Reminder to vaccinate herd for BEF
CATTLE producers are reminded to protect their herds from bovine ephemeral fever.
Also known as threeday sickness, the disease is transmitted by insect bites, including those from mosquitoes.
Summer heat creates prime conditions for the insects.
Gayndah veterinarian DrNathan Hitchcock said vaccinating cattle could save thousands of dollars in the long term.
“You only have to lose one animalworth $1000 to pay for $1000 of vaccine,” Dr Hitchcock said.
The disease is a particular concern in valuable cattle and could cost the industry millions of dollars a year.
Dr Hitchcock said North Burnett cattle owners often vaccinated bulls before they went on sale.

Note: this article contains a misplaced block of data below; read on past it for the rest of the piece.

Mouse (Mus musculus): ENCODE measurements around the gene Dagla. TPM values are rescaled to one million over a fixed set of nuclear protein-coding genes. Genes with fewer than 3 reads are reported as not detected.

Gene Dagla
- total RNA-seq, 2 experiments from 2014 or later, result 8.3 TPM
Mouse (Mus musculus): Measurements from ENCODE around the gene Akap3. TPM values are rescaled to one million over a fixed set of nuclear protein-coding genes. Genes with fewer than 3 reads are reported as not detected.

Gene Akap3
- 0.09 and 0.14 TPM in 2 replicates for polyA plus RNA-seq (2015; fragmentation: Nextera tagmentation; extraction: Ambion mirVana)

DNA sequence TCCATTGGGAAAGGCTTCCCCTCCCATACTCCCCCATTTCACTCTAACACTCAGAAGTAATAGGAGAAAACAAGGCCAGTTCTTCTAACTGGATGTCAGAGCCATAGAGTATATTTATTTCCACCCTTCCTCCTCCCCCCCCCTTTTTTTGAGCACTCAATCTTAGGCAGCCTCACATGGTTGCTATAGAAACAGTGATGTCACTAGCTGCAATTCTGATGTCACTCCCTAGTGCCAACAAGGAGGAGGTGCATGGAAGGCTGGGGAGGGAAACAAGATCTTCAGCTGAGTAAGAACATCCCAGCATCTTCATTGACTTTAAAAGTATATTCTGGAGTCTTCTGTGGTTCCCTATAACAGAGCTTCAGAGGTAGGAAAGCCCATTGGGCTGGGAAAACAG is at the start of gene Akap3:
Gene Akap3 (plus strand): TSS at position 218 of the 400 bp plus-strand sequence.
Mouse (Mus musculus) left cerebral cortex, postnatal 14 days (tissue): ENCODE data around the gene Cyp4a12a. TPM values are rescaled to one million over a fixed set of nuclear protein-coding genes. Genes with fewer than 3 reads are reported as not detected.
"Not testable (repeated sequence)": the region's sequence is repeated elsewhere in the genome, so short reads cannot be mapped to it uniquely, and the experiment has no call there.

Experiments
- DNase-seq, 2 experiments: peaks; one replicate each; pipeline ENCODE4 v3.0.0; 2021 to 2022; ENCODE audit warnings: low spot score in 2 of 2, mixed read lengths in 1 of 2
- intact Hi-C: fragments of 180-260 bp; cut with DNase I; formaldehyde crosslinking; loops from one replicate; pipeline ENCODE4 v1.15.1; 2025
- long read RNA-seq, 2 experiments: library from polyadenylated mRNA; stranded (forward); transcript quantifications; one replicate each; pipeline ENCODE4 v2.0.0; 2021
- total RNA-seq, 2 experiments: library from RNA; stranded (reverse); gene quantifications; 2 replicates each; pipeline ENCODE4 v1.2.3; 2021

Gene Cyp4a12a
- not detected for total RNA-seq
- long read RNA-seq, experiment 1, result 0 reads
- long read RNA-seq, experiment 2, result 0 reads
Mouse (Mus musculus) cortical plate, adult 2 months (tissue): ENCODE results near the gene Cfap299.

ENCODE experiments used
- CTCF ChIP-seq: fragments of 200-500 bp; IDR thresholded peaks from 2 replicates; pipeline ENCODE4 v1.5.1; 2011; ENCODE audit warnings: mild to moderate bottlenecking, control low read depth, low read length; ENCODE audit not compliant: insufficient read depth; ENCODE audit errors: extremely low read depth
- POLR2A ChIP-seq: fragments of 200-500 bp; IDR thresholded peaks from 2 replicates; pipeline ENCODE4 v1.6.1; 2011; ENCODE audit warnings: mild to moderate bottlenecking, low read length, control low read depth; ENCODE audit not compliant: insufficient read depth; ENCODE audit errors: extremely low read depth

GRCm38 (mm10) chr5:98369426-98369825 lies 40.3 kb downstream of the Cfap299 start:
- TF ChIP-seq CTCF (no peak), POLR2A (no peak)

Infected animals lose weight while sick, which can impact profitability of cattle enterprises.
“You’re losing about a month,” Dr Hitchcock said.
Pfizer Veterinary Medicine Research and deve- lopment senior principal scientist Dr Georgia Deliyannis said vaccination was the only method of preventing the disease.
“The research indicates there has been no significant change to the virus in Australia in over 30 years and the current vaccine was shown to be effective across a range of viruses collected in the field,” she said.
She said producers should speak to their veterinarian for an appropriate vaccination plan. ■ If you have experienced BEF losses, email firstname.lastname@example.org.